Re: tissue processing (times; also clearing agents)

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From:"J. A. Kiernan" <> (by way of histonet)
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On Wed, 17 Nov 1999, Philopena, Jennifer wrote:

> tissues (liver, lung, spleen, kidney, brain, heart).  The livers and spleens
> that I process are consistently very dry.  This is my procedure: 24 hours in
> 10% neutral buffered formalin, store in 70% reagent alcohol, 20min in 80%
> reagent alcohol, 2X 20min in 95% reagent alcohol, 3X 20min in 100% reagent
> alcohol, 3X 20min in Propar (Xylene substitute), 2X 20min in paraffin
> (Paraplast Plus).  I'd like to fix this problem with the tissues being
> over-dehydrated.

   Just a few thoughts:

   Unless your specimens are pinhead-sized, the times you state
   are far too short, and your problem is almost certainly that
   the tissue isn't completely dehydrated (you can't over-dehydrate)
   and isn't sufficiently permeated by the wax. I would recommend
   at least an hour in each of the fluids; (2 hrs would be even
   better if the smallest dimension of any specimen is as much
   as 5 mm), and 3 one- or two-hour changes of paraffin. If you're
   processing with a machine, set it to run overnight and block
   out the specimens first thing in the morning.

   I've not used the clearing agent you mention. Do you know what
   it is? If it's an aliphatic hydrocarbon (decane or similar) it
   will be even less tolerant than xylene of traces of water in
   the last "100%" alcohol. My favourite clearing agent is
   terpineol (synthetic oil of lilac). This would mix with
   alcohol containing 10% water - not that I'm recommending
   anything less than absolute alcohol (which actually contains
   about 0.5% water unless you take steps to remove the last

   Another advantage of terpineol and of some other
   old-fashioned clearing agents like cedarwood oil is that they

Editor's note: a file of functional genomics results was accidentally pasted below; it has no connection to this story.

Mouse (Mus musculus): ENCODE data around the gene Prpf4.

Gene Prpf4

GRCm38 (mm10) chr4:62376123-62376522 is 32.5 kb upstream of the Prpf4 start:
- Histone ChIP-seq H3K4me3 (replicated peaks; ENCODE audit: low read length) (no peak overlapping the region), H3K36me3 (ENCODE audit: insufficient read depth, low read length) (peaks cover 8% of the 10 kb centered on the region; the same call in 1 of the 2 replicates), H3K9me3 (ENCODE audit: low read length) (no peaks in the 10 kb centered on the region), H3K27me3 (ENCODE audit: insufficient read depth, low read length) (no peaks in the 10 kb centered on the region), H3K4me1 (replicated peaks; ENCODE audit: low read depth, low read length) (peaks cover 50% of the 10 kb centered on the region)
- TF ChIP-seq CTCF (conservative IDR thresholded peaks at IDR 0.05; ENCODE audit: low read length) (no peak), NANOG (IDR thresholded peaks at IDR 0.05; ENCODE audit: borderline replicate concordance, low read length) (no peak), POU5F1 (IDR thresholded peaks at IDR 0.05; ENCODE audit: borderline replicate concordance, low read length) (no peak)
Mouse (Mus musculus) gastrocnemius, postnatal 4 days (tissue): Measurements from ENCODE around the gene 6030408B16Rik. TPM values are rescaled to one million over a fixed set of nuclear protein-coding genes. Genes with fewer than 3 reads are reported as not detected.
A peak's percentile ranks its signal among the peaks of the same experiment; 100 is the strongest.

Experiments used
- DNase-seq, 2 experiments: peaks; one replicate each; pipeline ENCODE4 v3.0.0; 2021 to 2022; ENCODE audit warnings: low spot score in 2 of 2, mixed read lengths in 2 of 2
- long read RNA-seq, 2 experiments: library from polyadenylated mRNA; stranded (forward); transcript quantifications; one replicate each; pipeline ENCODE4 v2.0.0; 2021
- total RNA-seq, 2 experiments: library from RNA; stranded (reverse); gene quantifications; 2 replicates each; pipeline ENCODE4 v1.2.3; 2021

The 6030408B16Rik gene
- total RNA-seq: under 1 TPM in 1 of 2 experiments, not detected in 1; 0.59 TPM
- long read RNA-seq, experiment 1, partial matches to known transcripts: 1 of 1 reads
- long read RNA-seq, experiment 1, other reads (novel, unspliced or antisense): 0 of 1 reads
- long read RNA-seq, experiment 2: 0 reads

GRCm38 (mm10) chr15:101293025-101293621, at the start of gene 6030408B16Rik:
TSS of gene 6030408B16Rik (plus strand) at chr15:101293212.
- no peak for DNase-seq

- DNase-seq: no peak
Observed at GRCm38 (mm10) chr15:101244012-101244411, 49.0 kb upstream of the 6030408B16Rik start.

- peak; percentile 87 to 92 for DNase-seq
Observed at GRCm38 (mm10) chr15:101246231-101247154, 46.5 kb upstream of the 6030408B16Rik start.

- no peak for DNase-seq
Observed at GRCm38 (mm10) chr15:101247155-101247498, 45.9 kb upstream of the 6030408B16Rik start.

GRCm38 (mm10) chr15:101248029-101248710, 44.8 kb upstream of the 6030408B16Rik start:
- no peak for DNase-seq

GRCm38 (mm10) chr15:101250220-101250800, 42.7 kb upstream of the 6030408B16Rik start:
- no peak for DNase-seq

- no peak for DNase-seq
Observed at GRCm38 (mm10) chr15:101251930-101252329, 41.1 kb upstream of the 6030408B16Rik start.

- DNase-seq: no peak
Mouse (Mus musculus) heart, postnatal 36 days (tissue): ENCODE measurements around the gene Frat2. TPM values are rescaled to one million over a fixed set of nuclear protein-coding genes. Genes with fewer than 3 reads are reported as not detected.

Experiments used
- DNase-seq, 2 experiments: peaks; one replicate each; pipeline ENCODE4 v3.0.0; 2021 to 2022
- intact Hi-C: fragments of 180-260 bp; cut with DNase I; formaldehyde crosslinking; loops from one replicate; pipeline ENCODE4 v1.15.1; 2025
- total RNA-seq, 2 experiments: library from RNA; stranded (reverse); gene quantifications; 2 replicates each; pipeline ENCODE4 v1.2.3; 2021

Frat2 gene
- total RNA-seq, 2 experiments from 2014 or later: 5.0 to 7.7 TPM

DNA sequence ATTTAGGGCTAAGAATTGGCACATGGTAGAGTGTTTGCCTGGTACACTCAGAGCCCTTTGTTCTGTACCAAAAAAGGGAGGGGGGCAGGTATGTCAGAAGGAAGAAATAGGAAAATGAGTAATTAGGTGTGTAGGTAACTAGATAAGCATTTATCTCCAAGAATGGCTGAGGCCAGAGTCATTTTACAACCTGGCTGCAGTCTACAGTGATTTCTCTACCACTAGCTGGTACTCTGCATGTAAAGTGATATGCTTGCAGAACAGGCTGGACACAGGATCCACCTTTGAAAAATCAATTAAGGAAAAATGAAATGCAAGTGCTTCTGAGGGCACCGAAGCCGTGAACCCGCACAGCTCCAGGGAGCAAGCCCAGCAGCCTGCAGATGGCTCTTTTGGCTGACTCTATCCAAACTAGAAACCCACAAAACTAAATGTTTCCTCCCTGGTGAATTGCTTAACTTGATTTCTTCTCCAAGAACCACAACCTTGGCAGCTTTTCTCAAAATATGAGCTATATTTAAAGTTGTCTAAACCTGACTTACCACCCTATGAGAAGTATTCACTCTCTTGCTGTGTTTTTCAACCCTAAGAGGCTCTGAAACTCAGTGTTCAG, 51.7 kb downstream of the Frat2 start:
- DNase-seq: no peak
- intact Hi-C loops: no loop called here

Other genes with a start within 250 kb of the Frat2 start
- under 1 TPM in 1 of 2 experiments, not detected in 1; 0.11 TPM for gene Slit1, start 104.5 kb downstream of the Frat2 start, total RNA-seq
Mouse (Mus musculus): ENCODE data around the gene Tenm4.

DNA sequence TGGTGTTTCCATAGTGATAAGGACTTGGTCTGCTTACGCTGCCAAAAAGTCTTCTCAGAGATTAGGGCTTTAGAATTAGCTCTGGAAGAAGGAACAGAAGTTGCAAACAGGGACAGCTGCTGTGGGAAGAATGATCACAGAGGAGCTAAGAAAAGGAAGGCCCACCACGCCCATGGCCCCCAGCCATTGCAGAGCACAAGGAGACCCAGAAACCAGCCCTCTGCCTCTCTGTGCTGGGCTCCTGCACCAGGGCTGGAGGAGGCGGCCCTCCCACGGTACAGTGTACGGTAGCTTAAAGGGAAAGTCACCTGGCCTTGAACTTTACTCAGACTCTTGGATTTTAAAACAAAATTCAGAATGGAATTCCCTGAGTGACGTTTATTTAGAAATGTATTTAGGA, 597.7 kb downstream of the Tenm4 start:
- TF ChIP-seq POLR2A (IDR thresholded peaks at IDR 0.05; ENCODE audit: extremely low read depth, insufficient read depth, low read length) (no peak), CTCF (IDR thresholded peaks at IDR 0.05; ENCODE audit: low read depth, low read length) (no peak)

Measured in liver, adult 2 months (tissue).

are conspicuously more viscous than xylene etc. Perhaps for
   this reason they are not completely displaced from the tissue
   even after prolonged infiltration in several changes of wax.
   You can smell it (faint, and quite pleasant) when cutting the
   sections. The cutting itself seems more trouble-free (or should
   I say "less troublesome" than after clearing in xylene, chloroform
   or other "thin" liquids, but this is an anecdotal statement and
   probably of little real value. It is undoubtedly influenced by
   what's in the next paragraph.

   Older books on microtechnique (and even books written in the
   1970s by older authors) emphasized the virtues of viscous clearing
   agents, especially cedarwood oil. They recognized that part of
   their advantage was due to difficulty in obtaining absolute alcohol
   in earlier years (a problem long gone by the 1950s), but also stated
   that these clearing agents were necessary for demonstrating
   mitochondria, the smaller kinds of secretory granule and elements
   of the Golgi apparatus. These things needed the thinnest sections
   you could cut. In paraffin this was (and IMHO still is) somewhere
   between 3 and 4 microns, whatever the dial on the microtome says.

   The above statements were fully supported by experienced
   microtomists in the Departments of Anatomy in Birmingham and
   Cambridge (UK) and London (Canada) from whom I learned a lot in
   the 1960s and early 1970s. These guys worked with a great variety
   of tissues, for teaching and research, and had the time to
   change and adjust their techniques to get the best results.

                                       John Kiernan
                                       London, Canada.

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